BARCELONA has had quite enough of your tourist behavior, thank you very much.
The iconic Spanish city has relied on tourism for years for a significant part of its revenue, and it is one of the most valuable tourism markets in all of Spain, an economy that can use all the help it can get. Yet in the past couple of years anger has been growing among Barcelona residents who are increasingly feeling they are “losing their city to tourists,” a backlash that resulted last month in the issuance of a moratorium on new tourist accommodation licenses for at least a year.
The order by leftist mayor Ada Colau, an anti-eviction and anti-inequality whose election back in May was a strong signal of the prevailing public sentiment, was intended, she said, to give the government time to develop a sustainable long-term tourism plan.
The ban covers not only hotels, but apartments, hostels, and other private accommodations as well, a sector that has grown at an explosive pace, thanks to Airbnb and similar property rental models.
Barcelona, which has a population of about 1.6 million, averages 27 million tourist visitors per year. Many of those—up to 30,000 per day, according to some estimates—arrive in crowds of 2,000 or more on board cruise ships, whose traffic has increased over the past decade. Local residents and businesses are getting squeezed out, and one of the prime culprits is Airbnb.
Originally seen as a boon to areas that did not benefit as much from tourism and a worthwhile income opportunity for individual homeowners, it has largely been hijacked by property developers and hotel operators, who have been snatching up private real estate in an “if you can’t beat them, join them” kind of approach to dealing with the competition. The most obvious issue is that this has inflated property prices; the rather predictable tourism life cycle means that this will inevitably be a serious economic problem at some point in the future.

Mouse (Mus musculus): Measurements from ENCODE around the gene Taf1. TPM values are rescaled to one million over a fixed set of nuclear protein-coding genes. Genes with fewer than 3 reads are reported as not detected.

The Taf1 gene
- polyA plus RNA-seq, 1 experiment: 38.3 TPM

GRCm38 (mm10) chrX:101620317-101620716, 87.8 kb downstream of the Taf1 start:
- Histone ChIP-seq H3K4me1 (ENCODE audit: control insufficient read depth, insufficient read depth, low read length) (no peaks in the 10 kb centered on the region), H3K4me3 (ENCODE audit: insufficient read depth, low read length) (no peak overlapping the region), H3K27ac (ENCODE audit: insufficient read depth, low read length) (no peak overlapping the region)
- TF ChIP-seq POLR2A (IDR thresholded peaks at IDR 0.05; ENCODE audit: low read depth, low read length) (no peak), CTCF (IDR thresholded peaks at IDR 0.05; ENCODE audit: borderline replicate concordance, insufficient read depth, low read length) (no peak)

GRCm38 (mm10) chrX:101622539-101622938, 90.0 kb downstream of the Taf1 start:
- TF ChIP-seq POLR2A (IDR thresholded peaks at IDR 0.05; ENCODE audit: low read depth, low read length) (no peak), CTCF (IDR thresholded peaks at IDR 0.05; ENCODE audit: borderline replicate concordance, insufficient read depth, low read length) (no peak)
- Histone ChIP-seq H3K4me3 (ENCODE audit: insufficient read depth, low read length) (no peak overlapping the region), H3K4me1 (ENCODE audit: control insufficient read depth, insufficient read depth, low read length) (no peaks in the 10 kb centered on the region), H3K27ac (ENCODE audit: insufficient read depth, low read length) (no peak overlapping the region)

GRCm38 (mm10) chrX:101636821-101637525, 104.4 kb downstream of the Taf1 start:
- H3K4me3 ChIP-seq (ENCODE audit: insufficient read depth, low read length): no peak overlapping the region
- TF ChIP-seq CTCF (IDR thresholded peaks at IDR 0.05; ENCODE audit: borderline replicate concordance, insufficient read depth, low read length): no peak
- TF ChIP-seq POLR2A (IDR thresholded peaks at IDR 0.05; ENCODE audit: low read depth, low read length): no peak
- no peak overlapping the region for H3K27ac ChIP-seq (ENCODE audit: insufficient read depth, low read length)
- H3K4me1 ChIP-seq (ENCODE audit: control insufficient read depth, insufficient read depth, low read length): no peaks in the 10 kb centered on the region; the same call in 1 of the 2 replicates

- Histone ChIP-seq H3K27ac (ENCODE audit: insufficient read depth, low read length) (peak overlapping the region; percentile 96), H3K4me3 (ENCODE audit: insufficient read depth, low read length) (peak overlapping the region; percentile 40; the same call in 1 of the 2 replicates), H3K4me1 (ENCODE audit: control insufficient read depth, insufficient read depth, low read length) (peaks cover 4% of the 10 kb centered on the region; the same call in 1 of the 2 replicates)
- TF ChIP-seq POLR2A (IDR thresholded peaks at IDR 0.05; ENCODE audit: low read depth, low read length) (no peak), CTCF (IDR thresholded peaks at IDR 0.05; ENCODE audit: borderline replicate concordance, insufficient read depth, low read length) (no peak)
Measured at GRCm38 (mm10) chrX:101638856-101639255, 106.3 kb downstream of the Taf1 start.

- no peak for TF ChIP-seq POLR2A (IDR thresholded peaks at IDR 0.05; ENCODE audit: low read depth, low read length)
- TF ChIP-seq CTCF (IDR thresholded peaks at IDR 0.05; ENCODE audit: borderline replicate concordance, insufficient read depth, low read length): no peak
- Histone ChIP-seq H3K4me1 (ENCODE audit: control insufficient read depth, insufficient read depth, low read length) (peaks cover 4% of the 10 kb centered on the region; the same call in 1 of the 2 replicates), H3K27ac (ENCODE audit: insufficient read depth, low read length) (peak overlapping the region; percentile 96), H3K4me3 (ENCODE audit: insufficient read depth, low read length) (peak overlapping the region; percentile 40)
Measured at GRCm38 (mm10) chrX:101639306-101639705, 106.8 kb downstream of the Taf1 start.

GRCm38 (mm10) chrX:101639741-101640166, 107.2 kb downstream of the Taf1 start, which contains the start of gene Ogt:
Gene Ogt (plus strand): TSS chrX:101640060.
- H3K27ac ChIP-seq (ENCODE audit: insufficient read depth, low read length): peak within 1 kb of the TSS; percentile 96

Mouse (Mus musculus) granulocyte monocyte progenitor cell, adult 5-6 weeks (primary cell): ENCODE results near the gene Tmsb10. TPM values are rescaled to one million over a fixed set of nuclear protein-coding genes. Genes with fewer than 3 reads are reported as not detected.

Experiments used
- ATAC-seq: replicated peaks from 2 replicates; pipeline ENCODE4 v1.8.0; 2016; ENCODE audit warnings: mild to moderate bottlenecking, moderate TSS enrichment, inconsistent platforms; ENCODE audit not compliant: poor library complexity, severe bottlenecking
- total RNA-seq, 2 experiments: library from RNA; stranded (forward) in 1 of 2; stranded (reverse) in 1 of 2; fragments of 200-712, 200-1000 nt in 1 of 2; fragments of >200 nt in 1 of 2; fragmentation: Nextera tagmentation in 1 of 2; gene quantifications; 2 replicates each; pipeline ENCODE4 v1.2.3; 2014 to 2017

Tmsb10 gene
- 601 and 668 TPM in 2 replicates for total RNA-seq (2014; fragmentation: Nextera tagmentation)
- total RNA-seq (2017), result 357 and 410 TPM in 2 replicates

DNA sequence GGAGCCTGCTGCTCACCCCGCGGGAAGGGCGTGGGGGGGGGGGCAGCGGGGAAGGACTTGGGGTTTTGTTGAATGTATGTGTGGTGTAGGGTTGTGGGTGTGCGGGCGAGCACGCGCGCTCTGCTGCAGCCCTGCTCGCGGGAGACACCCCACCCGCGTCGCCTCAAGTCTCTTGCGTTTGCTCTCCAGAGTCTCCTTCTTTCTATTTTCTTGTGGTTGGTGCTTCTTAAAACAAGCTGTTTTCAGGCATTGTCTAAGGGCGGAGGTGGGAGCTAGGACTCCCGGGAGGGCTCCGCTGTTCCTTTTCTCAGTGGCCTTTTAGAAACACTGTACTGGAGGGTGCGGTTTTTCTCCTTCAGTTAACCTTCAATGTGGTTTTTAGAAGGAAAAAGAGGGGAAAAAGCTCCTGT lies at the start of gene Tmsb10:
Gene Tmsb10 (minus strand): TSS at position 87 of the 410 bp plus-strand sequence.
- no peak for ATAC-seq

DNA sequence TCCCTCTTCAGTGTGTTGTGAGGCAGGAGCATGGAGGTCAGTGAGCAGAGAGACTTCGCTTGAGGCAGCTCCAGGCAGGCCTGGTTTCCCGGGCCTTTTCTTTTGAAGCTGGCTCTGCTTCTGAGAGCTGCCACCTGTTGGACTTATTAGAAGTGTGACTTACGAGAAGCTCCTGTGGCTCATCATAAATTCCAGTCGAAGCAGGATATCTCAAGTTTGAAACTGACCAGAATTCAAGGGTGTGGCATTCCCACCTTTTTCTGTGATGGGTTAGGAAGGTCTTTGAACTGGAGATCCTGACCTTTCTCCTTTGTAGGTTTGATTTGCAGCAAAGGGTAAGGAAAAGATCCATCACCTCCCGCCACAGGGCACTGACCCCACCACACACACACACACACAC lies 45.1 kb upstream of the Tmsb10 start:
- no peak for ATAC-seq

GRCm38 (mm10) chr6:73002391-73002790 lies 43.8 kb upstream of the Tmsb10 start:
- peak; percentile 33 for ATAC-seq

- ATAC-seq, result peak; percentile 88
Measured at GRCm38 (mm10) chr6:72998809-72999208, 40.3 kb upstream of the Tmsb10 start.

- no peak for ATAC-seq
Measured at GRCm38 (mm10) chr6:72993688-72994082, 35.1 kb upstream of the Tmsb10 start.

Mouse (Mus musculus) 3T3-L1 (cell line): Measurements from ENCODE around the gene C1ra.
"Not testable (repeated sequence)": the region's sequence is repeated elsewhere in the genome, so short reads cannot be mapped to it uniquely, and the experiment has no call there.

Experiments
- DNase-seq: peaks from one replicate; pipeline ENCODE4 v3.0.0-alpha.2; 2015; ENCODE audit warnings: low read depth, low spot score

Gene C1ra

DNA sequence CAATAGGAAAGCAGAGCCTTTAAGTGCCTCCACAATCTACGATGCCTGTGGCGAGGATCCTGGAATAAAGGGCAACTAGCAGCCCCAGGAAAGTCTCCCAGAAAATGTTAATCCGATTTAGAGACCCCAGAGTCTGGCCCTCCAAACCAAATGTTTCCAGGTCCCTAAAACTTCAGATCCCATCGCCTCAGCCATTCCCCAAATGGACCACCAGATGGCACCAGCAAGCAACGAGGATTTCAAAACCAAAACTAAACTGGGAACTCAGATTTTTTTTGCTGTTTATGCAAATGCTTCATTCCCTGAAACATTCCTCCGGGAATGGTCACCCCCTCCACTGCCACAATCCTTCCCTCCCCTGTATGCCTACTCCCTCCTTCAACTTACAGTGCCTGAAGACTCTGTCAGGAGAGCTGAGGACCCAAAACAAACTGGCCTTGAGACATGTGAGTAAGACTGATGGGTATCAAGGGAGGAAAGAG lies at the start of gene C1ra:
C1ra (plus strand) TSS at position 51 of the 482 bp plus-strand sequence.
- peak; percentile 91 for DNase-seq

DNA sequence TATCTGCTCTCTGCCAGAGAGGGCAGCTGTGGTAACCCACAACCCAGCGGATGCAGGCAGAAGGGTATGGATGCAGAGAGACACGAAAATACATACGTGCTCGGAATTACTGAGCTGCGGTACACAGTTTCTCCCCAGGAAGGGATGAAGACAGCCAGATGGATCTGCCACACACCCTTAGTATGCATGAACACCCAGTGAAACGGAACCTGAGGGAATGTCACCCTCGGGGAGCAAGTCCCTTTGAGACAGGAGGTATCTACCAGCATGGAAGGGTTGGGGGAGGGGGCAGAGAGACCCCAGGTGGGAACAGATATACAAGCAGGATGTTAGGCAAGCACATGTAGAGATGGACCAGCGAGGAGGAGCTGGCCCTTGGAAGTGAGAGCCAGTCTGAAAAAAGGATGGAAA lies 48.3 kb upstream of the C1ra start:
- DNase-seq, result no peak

The not-so-obvious problem, but the one that is really fueling public anger, is the degradation of quality of life in the city for ‘ordinary’ residents who—again, thanks to Airbnb and its ilk—have suddenly found themselves sharing their neighborhoods with people who don’t have to get up for work in the morning.
The reaction has not yet turned violent—although according to an article in Vice last month, part of the unofficial rationale for the licensing moratorium was to “do something before a tourist gets thrown off somebody’s balcony”—but it has been growing increasingly hostile.
Obviously there are a lot of lessons for the Philippines in the Barcelona experience. To the credit of the Department of Tourism, those lessons have not been lost on some of the more-intellectually minded in the agency, but understanding a problem and actually being able to do something about it are two completely different kinds of challenges.
Like Barcelona, the Philippines has no choice but to cultivate a tourism industry, and must try to maintain the same balance between maximizing the economic potential and conserving the cultural and environmental attributes. Barcelona blew it, and probably hastened its tourism industry’s decline; the same process is evidently well underway in places like Boracay here.
The development of tourism infrastructure could not keep pace with Barcelona’s tourism growth, which encouraged the rapid spread of improvised solutions like Airbnb.
Whether or not the DoT’s perennially optimistic tourist arrival goals are appropriate for the country’s current handling capacity is debatable; many suspect they are not. Developing an appropriate tourism policy, however, is probably impossible under a government system like this one, because an effective policy has to consider the sector’s life cycle, which could last a couple of decades.